Oceans Unexplored

95% of the ocean is unexplored. The next generation of researchers and explorers, film makers and divers, have a unique opportunity to discover things that were never known about the ocean before.

Exploration is more than just curiosity. It is also vital for understanding the systems and processes of the ocean. Everywhere from deep sea to shallow waters, the ocean is a continuous mystery to us. In order to build a sustainable future, we need to solve the mysteries of the ocean.

As demonstrated in the video, science technology engineering and mathematical (STEM) advancements are needed to explore the ocean. The pressure and lack of light in the ocean is one challenge, but there are also factors such as salinity, acidity, wildlife, geological structures and ocean debris to account for. Advances in technology, including travel vessels, camera equipment, and sensory equipment, is necessary in order to expand the exploration of the ocean. Mathematical models are also essential to exploration, and will help us understand the complexity of the ocean.

A marine biogeographer for example: studies marine species, the geographic distribution of their habitats and the relationship bewteen living organisms and the environment. Their job is to map out previously unexplored habitats of the ocean to gain a better understanding of how the physical structure of the ocean affects the life within it. To learn more, click on the photo here:

Click on the picture below to read more about what it is like to be an ROV pilot for the NOAA Okeanos Explore

Another day at the office for Dave, piloting the 'tour-bus for science.'

While science and technology are needed to explore and understand the ocean, ocean exploration is truly an interdisciplinary effort. It requires teamwork between people and between arts and sciences to be successful. No one scientist can explore the ocean alone. Researchers require a crew and vessel to take them out on the ocean, anywhere from deck hands to the chef to get the journey off of the ground. Divers, filmmakers, and photographers help to capture the discoveries made, and artists may render the discoveries onto paper or diagrams to help the public connect to the discovery. Permission and grants may be necessary from the government in order to conduct any research.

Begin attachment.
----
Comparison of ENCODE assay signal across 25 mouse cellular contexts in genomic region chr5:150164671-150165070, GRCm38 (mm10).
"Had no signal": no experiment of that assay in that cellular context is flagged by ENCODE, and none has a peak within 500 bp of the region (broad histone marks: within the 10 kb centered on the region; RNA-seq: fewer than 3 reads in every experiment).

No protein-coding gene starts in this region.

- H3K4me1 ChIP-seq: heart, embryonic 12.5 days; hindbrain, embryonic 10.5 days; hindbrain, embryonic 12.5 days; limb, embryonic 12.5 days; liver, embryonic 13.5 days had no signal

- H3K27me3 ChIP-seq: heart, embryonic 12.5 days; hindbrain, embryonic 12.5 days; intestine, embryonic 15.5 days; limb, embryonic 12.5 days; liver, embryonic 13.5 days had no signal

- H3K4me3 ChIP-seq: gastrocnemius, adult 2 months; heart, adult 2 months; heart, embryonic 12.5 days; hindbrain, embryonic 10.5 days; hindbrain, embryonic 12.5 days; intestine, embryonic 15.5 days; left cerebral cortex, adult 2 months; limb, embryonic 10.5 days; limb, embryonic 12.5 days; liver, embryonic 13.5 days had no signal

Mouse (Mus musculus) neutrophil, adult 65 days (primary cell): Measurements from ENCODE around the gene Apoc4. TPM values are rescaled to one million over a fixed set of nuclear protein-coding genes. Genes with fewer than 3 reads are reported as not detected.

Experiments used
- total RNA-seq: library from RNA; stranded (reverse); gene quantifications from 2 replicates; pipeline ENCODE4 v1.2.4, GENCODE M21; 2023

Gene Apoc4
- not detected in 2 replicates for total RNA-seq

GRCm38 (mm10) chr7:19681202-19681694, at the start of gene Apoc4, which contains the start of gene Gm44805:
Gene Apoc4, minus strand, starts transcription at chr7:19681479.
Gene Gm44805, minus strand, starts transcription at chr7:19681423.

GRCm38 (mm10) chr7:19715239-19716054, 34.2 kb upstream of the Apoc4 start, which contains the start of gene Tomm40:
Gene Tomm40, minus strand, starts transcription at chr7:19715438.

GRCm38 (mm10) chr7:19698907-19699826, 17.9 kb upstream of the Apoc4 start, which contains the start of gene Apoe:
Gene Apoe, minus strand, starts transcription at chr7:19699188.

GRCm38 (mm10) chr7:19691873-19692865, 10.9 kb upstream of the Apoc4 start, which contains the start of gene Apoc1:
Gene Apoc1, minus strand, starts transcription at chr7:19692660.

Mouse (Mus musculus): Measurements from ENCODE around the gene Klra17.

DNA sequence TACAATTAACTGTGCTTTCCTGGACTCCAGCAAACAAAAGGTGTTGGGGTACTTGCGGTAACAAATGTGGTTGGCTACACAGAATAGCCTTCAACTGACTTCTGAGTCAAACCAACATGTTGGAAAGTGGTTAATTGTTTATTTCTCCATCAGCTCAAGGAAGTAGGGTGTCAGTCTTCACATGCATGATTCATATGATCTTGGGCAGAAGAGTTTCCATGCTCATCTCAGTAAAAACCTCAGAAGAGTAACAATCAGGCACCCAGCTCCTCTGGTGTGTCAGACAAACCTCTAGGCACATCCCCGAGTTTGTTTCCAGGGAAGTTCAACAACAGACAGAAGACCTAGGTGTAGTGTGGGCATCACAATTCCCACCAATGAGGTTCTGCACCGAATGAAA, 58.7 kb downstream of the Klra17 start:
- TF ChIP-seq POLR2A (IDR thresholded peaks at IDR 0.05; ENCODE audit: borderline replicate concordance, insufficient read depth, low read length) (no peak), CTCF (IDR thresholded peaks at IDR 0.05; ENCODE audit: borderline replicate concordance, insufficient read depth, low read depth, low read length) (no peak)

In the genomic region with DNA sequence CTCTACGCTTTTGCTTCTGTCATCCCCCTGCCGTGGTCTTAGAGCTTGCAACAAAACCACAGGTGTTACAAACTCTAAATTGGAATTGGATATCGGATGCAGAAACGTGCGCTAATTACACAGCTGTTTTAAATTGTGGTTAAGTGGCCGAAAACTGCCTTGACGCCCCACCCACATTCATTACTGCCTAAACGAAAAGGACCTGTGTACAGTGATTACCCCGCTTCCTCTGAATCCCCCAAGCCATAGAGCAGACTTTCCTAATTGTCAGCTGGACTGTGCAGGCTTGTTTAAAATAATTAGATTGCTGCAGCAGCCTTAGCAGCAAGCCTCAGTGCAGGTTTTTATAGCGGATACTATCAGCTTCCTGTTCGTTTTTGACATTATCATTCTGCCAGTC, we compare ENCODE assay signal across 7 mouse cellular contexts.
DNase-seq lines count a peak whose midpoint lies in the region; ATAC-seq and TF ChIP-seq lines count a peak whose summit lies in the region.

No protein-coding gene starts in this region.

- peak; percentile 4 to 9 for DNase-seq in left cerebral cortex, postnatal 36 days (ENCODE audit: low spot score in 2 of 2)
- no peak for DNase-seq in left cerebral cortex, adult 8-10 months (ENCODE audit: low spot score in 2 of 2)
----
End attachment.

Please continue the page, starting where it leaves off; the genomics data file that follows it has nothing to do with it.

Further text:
These videos are examples of how arts and science are combined together in a real-world application:

We know little about ocean life and processes. It is a big ocean with lots of room for everyone to make discoveries, including you. Citizen science programs offer different ways to contribute, from community habitat mapping projects to interpreting deep-sea data. 

If you see a Cetacean (porpoise, dolphin or whale) anywhere in the world, you can report it to the BC Cetacean Sightings Network. This is helping researchers understand populations of whales found in BC and, since most whales are migratory animals, these whales can be seen all over the world.

Scientific ocean exploration involves international cooperation. It requires teamwork. The next generation of scientists does much of the primary work, learning the ropes from mentors in their fields. 

New technologies are created and improved for data collection. That data is crunched using supercomputing power and crowd-sourcing, citizen science resulting in better predictions using new mathematical modeling.

New ways of exploring are redefined. Collaborations from animators, videographers, mappers, designers, buildings, and operators of satellites, underwater vehicles, ships and submarines and their crews (including the cooks) allow us to see under the surface and explore new depths. Science and discovery require teamwork.

Science and technology will not solve all of our ocean exploration needs. Both the ocean and human societies are large and complex, and they are getting less predictable. We must look inward as well as deep into the sea to explore how to truly sustain the ocean and ourselves.

The challenges of working together, respecting and trusting each other, are now more important than ever. In Canada, there is a new respect for traditional ecological knowledge as an important contributor to ocean science, as we work for reconciliation. The roles of art and emotion in changing behaviors are emerging as powerful conservation tools. It is with respect, and support for change and broader knowledge, that we can achieve ocean conservation success together

It takes far more than just one scientist to uncover the mysteries of the oceans. What role might you play in the next great discovery?

Continue to Citizen Science »